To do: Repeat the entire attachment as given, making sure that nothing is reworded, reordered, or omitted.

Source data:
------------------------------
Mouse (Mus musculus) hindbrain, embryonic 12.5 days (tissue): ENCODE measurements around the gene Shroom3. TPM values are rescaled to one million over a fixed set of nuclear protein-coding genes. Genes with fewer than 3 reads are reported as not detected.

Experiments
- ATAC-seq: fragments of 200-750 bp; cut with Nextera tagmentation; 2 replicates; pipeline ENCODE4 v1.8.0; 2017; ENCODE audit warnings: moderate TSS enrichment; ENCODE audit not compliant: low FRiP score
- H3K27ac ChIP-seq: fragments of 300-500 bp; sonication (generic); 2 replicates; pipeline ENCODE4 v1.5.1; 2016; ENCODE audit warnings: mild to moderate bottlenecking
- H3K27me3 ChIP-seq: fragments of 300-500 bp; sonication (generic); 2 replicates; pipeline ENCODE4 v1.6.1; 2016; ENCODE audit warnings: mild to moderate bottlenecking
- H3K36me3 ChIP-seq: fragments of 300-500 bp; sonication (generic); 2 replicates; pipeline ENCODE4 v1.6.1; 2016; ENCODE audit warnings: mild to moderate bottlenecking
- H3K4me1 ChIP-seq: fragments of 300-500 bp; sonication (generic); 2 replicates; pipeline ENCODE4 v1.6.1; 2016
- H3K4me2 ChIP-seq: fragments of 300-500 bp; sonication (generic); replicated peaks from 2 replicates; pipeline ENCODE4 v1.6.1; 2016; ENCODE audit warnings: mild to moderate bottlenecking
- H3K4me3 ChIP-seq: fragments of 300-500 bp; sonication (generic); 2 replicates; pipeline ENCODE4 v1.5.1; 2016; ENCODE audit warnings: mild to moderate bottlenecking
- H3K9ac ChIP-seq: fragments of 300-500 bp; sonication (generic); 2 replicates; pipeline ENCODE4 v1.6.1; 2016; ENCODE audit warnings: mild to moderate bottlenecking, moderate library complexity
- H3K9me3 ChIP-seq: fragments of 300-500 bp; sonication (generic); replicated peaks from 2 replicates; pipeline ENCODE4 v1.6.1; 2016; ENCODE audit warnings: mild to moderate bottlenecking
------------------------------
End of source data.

Mouse (Mus musculus) hindbrain, embryonic 12.5 days (tissue): ENCODE measurements around the gene Shroom3. TPM values are rescaled to one million over a fixed set of nuclear protein-coding genes. Genes with fewer than 3 reads are reported as not detected.

Experiments
- ATAC-seq: fragments of 200-750 bp; cut with Nextera tagmentation; 2 replicates; pipeline ENCODE4 v1.8.0; 2017; ENCODE audit warnings: moderate TSS enrichment; ENCODE audit not compliant: low FRiP score
- H3K27ac ChIP-seq: fragments of 300-500 bp; sonication (generic); 2 replicates; pipeline ENCODE4 v1.5.1; 2016; ENCODE audit warnings: mild to moderate bottlenecking
- H3K27me3 ChIP-seq: fragments of 300-500 bp; sonication (generic); 2 replicates; pipeline ENCODE4 v1.6.1; 2016; ENCODE audit warnings: mild to moderate bottlenecking
- H3K36me3 ChIP-seq: fragments of 300-500 bp; sonication (generic); 2 replicates; pipeline ENCODE4 v1.6.1; 2016; ENCODE audit warnings: mild to moderate bottlenecking
- H3K4me1 ChIP-seq: fragments of 300-500 bp; sonication (generic); 2 replicates; pipeline ENCODE4 v1.6.1; 2016
- H3K4me2 ChIP-seq: fragments of 300-500 bp; sonication (generic); replicated peaks from 2 replicates; pipeline ENCODE4 v1.6.1; 2016; ENCODE audit warnings: mild to moderate bottlenecking
- H3K4me3 ChIP-seq: fragments of 300-500 bp; sonication (generic); 2 replicates; pipeline ENCODE4 v1.5.1; 2016; ENCODE audit warnings: mild to moderate bottlenecking
- H3K9ac ChIP-seq: fragments of 300-500 bp; sonication (generic); 2 replicates; pipeline ENCODE4 v1.6.1; 2016; ENCODE audit warnings: mild to moderate bottlenecking, moderate library complexity
- H3K9me3 ChIP-seq: fragments of 300-500 bp; sonication (generic); replicated peaks from 2 replicates; pipeline ENCODE4 v1.6.1; 2016; ENCODE audit warnings: mild to moderate bottlenecking